Bloating 101

Bloating.  It happens to us all, and it bothers us all!  Bloating is not a comfortable feeling, but that doesn’t mean it’s not completely normal.  I hear from clients all the time that bloating is highly intolerable and can often lead to disordered behaviors because of how tough it is to sit with the feeling of an expanded stomach.  I wanted to share why bloating happens and what can help alleviate it so that you  can hopefully limit the bloat and also know that it is ok and it will pass when it does inevitably happen.

Bloating occurs from an accumulation of gas or air in our GI systems.  This excess air can be created internally because your body is producing gas while digesting certain types of foods, or it can be taken in from an external source based on behaviors you use while eating.  We will get into both scenarios.

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Let’s start with food.  In short, foods that cause bloating often have a lot of fiber.  If you are struggling with feeling bloated often, my first question would be: are you going overboard on fiber?  If you have fruits and veggies as snacks, salads loaded with vegetables and beans, a dinner that is mostly vegetables, fruit again in the evening…that’s all a lot of fiber!  None of these foods are bad, but overdoing the fiber will certainly make your gut work harder.  Cruciferous vegetables like cabbage, broccoli, and cauliflower are the hardest to digest without some gas and bloat occurring so those might be some to limit when you are feeling uncomfortable.  Other than fruits and veggies, beans and legumes are also gas culprits.  These are great protein sources for anyone who does not eat meat, but if you struggle with bloating try to swap them out for tofu, tempeh, or quinoa so that you aren’t going fiber crazy by having beans everyday.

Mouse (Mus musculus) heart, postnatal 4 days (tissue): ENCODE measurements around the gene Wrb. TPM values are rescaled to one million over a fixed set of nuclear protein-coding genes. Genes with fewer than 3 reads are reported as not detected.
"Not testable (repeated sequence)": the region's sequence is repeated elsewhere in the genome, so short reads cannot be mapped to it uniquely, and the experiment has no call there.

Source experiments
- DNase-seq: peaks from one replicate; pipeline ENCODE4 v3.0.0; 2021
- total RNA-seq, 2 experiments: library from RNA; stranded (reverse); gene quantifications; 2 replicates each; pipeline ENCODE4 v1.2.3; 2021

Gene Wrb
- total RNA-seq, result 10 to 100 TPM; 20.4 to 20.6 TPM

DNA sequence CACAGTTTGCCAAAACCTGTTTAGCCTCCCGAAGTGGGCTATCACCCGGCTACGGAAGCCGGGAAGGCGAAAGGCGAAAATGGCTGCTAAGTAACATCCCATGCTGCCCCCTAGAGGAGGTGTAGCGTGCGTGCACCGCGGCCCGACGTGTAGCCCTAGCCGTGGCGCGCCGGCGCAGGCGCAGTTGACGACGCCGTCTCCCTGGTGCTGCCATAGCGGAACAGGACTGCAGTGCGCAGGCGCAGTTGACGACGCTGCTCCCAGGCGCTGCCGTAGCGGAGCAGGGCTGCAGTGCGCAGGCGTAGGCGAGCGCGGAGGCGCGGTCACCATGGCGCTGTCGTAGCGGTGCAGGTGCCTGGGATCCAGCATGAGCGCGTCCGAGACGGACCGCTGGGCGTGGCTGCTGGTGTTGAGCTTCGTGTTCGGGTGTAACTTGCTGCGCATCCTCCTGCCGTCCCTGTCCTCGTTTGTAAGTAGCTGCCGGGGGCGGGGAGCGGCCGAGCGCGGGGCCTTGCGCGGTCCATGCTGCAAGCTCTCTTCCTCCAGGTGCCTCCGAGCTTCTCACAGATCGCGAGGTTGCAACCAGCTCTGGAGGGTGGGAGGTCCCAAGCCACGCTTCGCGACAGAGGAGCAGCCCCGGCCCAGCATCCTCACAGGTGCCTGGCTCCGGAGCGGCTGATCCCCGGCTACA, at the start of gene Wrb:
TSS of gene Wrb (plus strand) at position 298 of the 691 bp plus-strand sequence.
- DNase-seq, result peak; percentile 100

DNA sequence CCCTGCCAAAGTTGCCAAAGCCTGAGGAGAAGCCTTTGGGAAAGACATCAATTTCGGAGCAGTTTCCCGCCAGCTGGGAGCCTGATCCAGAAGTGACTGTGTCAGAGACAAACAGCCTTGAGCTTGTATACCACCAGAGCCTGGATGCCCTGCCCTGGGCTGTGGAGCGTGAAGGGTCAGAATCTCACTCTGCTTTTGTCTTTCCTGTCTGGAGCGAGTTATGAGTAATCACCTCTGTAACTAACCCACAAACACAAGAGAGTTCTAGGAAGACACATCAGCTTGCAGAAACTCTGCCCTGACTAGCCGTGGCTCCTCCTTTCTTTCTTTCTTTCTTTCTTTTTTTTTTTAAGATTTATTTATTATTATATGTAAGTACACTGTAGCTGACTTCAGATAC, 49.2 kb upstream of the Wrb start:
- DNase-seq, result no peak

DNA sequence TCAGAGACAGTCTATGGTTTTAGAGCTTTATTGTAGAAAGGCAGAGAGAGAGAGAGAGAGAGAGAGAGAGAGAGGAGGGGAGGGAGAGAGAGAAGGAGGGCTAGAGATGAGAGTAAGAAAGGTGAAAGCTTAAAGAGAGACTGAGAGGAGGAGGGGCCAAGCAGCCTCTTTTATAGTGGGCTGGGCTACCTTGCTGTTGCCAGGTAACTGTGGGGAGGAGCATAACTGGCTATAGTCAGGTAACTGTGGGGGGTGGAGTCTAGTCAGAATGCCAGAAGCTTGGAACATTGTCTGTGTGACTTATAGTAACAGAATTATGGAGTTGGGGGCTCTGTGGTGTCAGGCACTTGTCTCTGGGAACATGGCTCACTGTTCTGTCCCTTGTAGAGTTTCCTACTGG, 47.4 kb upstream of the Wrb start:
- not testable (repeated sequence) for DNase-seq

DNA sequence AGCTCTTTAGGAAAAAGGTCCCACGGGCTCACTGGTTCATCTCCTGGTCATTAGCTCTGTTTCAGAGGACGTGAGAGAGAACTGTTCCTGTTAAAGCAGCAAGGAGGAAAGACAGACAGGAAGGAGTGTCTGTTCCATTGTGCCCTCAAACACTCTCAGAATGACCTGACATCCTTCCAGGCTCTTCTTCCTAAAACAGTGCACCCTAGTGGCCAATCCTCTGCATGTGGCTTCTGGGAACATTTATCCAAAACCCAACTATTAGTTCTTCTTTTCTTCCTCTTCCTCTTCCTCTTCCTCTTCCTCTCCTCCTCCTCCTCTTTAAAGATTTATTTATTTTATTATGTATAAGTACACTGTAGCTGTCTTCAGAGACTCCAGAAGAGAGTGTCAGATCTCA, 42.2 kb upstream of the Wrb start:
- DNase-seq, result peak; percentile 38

Foods that cause bloating:

FIBER (fruits and veggies, especially cruciferous vegetables)



Whole grains

Bloating isn’t only based on the food you eat.  Behaviors that we use while eating can also increase the amount of air and gas in our systems.  Some of these behaviors are:

  • Eating too quickly
  • Drinking through a straw
  • Drinking carbonated beverages
  • Eating while stressed

If you frequently engage in any of these behaviors, try the opposite instead…slow down so that you aren’t taking in extra air by gasping with speed, don’t use straws, drink flat beverages that won’t put bubbles in your system, and try to stay relaxed at mealtimes.

Both food and behaviors contribute to bloat, and it is also important to note that bloating is sometimes an unavoidable but temporary thing.  If you are recovering from an eating disorder and are following a meal plan, you might be bloated because you simply aren’t used to eating an adequate amount of food and your body is getting used to processing it.  If you have changed your eating by going vegetarian or incorporating more plant based foods, the increase in fiber can cause bloating because you simply aren’t used to it.  It is helpful to be aware of the amount of fiber you are eating so that you can be sure you are including fibrous foods without going overboard.  If you notice yourself having a fiber source every single time you eat, that could likely be too much.  If a meal plan that is new and different is causing the issue, try ginger tea to calm your stomach while you adjust and know that it will pass with time.

Keep in mind these simple tips to reduce your discomfort…and remember…everybody bloats!

  • How to reduce bloating
    • Cooking foods thoroughly vs eating mostly raw
    • Eating slowly
    • Chew thoroughly
    • Do some deep breathing to destress before a meal
    • Mix high and low fiber foods